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I am working on my first open source C++ project: https://github.com/jehugaleahsa/spider-cpp.

I am managing my own Makefile and I have "best practices" question regarding how to manage dependencies. Right now, I make each .o file dependent on each of the included header files in the .cpp file. So:

code.o: code.cpp code.hpp dep1.hpp de2.hpp
    g++ -c code.cpp

First of all, I am pretty sure Make supports a shorthand for creating object files. If someone would show an example of this, I'd appreciate it.

Next, is there a way to avoid listing every included header as a dependency? I want to make sure if I change a dependency, that the changes are still compatible. Listing the included headers is tedious and easy to mess up.

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You might want to look into CMake instead; it has a simpler syntax than make (well, different, anyway), and it's portable; it generates makefiles or project files for the most common IDEs for the platform it's running on. –  Pete Becker Sep 28 '12 at 16:34
    
Or premake. CMake generates makefiles, but those makefiles still depend on CMake. premake can generate makefiles that can be distributed as makefiles. Either way, makefiles can become unwieldy and are platform/IDE/compiler specific (unless you make them "generic" which is even more insanely unwieldy ). –  Realz Slaw Sep 28 '12 at 16:49
    
Take a look at the GNU make manual, it is quite detailed. Don't get lured by the myriad "make replacement, this time done right" proposals, none has gained significant traction. "Good enough, even kludgy" is, well, "good enough". –  vonbrand Jan 20 '13 at 20:29
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2 Answers 2

up vote 2 down vote accepted

OP:

First of all, I am pretty sure Make supports a shorthand for creating object files. If someone would show an example of this, I'd appreciate it.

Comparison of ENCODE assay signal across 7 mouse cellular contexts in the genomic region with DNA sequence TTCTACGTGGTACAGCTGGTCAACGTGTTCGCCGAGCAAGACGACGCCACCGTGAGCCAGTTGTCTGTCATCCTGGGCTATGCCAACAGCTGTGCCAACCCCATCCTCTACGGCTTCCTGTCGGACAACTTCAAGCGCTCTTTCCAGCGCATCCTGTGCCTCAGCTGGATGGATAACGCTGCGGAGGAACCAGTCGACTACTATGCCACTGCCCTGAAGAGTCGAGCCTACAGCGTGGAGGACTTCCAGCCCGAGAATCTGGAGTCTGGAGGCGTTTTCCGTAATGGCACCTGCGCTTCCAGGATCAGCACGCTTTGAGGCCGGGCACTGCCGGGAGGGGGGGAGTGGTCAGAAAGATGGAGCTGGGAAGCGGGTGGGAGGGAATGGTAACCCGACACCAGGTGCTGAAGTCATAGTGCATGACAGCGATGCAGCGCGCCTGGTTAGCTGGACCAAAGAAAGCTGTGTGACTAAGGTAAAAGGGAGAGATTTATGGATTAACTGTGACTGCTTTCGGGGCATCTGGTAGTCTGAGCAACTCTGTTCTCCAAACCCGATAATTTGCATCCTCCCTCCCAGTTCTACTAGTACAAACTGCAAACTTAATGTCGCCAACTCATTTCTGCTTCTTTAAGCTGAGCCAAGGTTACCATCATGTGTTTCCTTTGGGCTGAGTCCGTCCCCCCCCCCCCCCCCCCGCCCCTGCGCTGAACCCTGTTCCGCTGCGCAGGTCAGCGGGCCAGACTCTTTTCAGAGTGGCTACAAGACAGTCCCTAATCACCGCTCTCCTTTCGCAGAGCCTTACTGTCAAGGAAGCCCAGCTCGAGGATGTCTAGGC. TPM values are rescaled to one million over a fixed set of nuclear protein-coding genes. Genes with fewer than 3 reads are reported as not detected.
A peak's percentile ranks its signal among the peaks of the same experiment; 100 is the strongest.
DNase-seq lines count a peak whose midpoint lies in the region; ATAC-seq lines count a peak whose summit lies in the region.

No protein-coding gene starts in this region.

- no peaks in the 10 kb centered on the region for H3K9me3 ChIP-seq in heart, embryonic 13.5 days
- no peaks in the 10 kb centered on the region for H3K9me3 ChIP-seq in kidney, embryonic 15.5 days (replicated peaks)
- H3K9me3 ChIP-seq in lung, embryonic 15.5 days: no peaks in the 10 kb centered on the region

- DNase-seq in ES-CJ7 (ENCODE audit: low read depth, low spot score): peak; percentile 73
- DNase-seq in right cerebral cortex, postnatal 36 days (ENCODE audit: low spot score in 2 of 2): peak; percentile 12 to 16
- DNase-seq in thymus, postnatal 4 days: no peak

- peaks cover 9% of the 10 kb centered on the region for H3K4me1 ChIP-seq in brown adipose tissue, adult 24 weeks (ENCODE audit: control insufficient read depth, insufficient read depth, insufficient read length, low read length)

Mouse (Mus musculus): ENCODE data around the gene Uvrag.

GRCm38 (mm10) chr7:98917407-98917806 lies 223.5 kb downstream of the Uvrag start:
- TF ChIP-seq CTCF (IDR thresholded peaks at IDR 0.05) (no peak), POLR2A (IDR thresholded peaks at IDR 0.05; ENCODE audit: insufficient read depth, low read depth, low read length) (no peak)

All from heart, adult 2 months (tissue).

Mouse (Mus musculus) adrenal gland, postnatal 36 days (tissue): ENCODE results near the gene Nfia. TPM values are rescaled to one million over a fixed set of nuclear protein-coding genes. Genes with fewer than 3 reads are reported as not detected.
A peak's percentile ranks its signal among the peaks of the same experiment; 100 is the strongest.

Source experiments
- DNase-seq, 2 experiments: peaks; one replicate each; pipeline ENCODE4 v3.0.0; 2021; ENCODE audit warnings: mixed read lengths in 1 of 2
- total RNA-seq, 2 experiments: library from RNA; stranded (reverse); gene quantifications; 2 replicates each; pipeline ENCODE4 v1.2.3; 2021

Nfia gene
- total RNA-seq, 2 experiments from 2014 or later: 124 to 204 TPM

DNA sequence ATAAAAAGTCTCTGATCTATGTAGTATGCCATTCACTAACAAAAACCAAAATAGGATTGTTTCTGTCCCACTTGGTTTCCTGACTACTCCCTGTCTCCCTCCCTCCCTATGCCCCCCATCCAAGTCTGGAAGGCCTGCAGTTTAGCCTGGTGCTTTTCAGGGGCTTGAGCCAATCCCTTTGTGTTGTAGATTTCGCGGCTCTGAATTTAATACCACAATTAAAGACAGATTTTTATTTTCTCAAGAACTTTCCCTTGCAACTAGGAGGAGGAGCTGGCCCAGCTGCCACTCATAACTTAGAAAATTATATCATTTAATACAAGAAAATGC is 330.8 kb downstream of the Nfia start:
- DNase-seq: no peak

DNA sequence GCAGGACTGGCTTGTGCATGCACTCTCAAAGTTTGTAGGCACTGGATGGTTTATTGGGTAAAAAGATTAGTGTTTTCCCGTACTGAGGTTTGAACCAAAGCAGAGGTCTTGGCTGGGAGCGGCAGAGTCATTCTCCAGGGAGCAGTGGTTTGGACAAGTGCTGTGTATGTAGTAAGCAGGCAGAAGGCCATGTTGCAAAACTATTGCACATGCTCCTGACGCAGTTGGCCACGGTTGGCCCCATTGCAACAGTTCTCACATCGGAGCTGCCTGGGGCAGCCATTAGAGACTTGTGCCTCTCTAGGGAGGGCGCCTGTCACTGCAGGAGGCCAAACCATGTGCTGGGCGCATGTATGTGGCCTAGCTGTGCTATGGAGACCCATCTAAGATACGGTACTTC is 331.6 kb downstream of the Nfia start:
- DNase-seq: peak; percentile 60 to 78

From here:

OBJS := foo.o bar.o

#Your program should have the objects as dependencies, and link them
proggie: $(OBJS)
gcc $(OBJS) -o proggie


# compile
%.o: %.c
    gcc -c $(CFLAGS) $*.c -o $*.o

OP:

Next, is there a way to avoid listing every included header as a dependency

Lower down on the same page, see these lines:

# pull in dependency info for *existing* .o files
-include $(OBJS:.o=.d)


# compile and generate dependency info
%.o: %.c
    gcc -c $(CFLAGS) $*.c -o $*.o
    gcc -MM $(CFLAGS) $*.c > $*.d

Basically what this does is use gcc's -MM option to obtain a list of header files, and now we can depend on them. Thus we output a file with a list of such header files to a .d file, and then next time, we add the list of files as a dependency, which is what the -include command does. The "-" avoids error if the dependency .d files don't exist yet.

Note, you should modify the above to account for .cpp files

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Yes, make supports shorthand for creating object files. This is called rules. And yes, there is a way to avoid listing every included header as a dependency. g++/gcc has -MM option which will generate the full list of dependencies.

Unfortunately, there is no simple explanation on how to do it which I could put here.. You have to read docs and play with make utility. I found this book very helpful: "Managing Projects with GNU Make". There is a doc on GNU site but I found it a bit harder to read. www.gnu.org/software/make/manual/make.html

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